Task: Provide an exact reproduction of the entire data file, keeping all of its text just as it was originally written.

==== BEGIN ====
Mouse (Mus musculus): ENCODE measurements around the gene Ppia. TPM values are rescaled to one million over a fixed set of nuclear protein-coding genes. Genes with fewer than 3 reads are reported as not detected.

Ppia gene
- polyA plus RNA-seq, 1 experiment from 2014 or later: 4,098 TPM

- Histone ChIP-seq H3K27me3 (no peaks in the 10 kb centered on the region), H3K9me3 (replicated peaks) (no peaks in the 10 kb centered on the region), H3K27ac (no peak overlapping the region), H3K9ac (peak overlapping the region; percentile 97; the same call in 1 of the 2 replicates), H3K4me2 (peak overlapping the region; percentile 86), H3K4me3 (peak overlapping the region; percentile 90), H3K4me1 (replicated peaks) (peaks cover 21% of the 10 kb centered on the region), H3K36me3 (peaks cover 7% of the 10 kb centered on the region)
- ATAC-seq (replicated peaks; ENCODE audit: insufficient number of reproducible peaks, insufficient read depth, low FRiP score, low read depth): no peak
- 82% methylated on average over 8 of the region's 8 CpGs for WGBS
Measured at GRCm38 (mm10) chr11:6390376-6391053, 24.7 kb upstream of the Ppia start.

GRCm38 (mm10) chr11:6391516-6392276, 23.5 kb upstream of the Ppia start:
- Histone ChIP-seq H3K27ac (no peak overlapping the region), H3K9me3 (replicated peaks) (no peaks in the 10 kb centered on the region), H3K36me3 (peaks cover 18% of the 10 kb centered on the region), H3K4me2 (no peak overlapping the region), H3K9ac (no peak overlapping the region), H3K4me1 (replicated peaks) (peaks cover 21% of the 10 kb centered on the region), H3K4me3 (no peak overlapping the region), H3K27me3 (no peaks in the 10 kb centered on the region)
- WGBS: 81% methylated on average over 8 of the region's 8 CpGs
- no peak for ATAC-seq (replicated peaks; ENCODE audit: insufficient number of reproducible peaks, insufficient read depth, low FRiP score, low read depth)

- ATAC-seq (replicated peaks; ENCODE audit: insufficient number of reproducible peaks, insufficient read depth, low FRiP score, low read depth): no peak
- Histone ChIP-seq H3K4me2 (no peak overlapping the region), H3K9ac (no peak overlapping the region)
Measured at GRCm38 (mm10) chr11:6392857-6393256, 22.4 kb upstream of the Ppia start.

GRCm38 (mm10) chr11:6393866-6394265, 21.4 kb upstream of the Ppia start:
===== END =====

Mouse (Mus musculus): ENCODE measurements around the gene Ppia. TPM values are rescaled to one million over a fixed set of nuclear protein-coding genes. Genes with fewer than 3 reads are reported as not detected.

Ppia gene
- polyA plus RNA-seq, 1 experiment from 2014 or later: 4,098 TPM

- Histone ChIP-seq H3K27me3 (no peaks in the 10 kb centered on the region), H3K9me3 (replicated peaks) (no peaks in the 10 kb centered on the region), H3K27ac (no peak overlapping the region), H3K9ac (peak overlapping the region; percentile 97; the same call in 1 of the 2 replicates), H3K4me2 (peak overlapping the region; percentile 86), H3K4me3 (peak overlapping the region; percentile 90), H3K4me1 (replicated peaks) (peaks cover 21% of the 10 kb centered on the region), H3K36me3 (peaks cover 7% of the 10 kb centered on the region)
- ATAC-seq (replicated peaks; ENCODE audit: insufficient number of reproducible peaks, insufficient read depth, low FRiP score, low read depth): no peak
- 82% methylated on average over 8 of the region's 8 CpGs for WGBS
Measured at GRCm38 (mm10) chr11:6390376-6391053, 24.7 kb upstream of the Ppia start.

GRCm38 (mm10) chr11:6391516-6392276, 23.5 kb upstream of the Ppia start:
- Histone ChIP-seq H3K27ac (no peak overlapping the region), H3K9me3 (replicated peaks) (no peaks in the 10 kb centered on the region), H3K36me3 (peaks cover 18% of the 10 kb centered on the region), H3K4me2 (no peak overlapping the region), H3K9ac (no peak overlapping the region), H3K4me1 (replicated peaks) (peaks cover 21% of the 10 kb centered on the region), H3K4me3 (no peak overlapping the region), H3K27me3 (no peaks in the 10 kb centered on the region)
- WGBS: 81% methylated on average over 8 of the region's 8 CpGs
- no peak for ATAC-seq (replicated peaks; ENCODE audit: insufficient number of reproducible peaks, insufficient read depth, low FRiP score, low read depth)

- ATAC-seq (replicated peaks; ENCODE audit: insufficient number of reproducible peaks, insufficient read depth, low FRiP score, low read depth): no peak
- Histone ChIP-seq H3K4me2 (no peak overlapping the region), H3K9ac (no peak overlapping the region)
Measured at GRCm38 (mm10) chr11:6392857-6393256, 22.4 kb upstream of the Ppia start.

GRCm38 (mm10) chr11:6393866-6394265, 21.4 kb upstream of the Ppia start: